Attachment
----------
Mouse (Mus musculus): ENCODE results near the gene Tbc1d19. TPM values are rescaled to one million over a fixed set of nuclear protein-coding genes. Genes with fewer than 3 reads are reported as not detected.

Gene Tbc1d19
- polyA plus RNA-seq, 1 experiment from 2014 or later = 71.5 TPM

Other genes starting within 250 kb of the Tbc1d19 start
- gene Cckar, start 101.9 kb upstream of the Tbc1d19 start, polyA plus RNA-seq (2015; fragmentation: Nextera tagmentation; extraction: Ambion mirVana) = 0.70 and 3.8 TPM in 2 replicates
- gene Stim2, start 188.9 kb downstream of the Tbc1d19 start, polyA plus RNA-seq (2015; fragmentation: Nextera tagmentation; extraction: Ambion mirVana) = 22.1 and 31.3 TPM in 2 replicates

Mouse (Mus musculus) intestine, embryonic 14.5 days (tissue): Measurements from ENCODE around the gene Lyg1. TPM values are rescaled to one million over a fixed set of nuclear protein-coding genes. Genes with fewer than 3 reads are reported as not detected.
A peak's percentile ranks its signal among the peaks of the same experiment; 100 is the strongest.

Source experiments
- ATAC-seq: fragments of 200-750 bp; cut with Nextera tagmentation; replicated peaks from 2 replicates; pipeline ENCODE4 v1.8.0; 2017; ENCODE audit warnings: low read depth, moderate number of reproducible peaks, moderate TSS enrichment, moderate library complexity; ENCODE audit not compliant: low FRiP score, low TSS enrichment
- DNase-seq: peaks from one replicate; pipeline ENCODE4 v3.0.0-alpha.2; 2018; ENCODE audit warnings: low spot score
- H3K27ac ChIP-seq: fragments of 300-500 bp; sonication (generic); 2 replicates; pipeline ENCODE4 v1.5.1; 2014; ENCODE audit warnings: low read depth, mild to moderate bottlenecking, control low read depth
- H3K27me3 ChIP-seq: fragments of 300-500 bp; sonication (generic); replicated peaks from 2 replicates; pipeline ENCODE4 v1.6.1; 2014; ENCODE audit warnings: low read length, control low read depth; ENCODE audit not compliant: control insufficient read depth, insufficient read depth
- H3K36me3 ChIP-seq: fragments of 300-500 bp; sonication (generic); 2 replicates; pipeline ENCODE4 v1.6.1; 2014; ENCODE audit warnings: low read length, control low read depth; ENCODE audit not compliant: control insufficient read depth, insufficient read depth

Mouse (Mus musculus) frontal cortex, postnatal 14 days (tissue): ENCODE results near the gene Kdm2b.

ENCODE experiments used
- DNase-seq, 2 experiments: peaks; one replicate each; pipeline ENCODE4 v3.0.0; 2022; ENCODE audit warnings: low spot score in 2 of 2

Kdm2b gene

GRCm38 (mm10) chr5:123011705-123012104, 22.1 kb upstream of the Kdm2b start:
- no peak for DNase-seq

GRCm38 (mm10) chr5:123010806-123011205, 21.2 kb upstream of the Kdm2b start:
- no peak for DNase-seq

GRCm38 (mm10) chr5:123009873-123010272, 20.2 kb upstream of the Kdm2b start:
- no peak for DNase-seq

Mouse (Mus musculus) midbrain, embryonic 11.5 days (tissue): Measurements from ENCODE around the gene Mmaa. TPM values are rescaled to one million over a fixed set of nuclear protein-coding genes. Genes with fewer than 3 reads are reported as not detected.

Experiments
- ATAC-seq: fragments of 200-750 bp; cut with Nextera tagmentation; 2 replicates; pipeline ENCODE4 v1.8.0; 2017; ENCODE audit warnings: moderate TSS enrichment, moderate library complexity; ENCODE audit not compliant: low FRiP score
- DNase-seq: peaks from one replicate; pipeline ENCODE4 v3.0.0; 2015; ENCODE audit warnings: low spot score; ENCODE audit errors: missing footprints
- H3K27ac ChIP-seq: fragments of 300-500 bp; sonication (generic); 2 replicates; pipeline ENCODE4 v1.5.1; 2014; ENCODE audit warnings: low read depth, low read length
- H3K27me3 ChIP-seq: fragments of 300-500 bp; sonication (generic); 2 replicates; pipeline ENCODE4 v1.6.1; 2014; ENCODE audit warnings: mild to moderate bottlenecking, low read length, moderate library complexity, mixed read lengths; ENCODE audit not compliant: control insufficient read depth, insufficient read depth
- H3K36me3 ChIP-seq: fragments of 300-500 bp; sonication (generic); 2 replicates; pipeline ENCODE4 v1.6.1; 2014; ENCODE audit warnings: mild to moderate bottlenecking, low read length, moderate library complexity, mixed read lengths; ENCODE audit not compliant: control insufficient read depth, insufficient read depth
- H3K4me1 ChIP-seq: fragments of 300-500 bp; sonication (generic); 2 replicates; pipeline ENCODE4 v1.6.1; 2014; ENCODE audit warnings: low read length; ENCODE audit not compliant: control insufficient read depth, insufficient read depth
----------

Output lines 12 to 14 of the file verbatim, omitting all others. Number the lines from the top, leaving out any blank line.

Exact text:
- H3K27ac ChIP-seq: fragments of 300-500 bp; sonication (generic); 2 replicates; pipeline ENCODE4 v1.5.1; 2014; ENCODE audit warnings: low read depth, mild to moderate bottlenecking, control low read depth
- H3K27me3 ChIP-seq: fragments of 300-500 bp; sonication (generic); replicated peaks from 2 replicates; pipeline ENCODE4 v1.6.1; 2014; ENCODE audit warnings: low read length, control low read depth; ENCODE audit not compliant: control insufficient read depth, insufficient read depth
- H3K36me3 ChIP-seq: fragments of 300-500 bp; sonication (generic); 2 replicates; pipeline ENCODE4 v1.6.1; 2014; ENCODE audit warnings: low read length, control low read depth; ENCODE audit not compliant: control insufficient read depth, insufficient read depth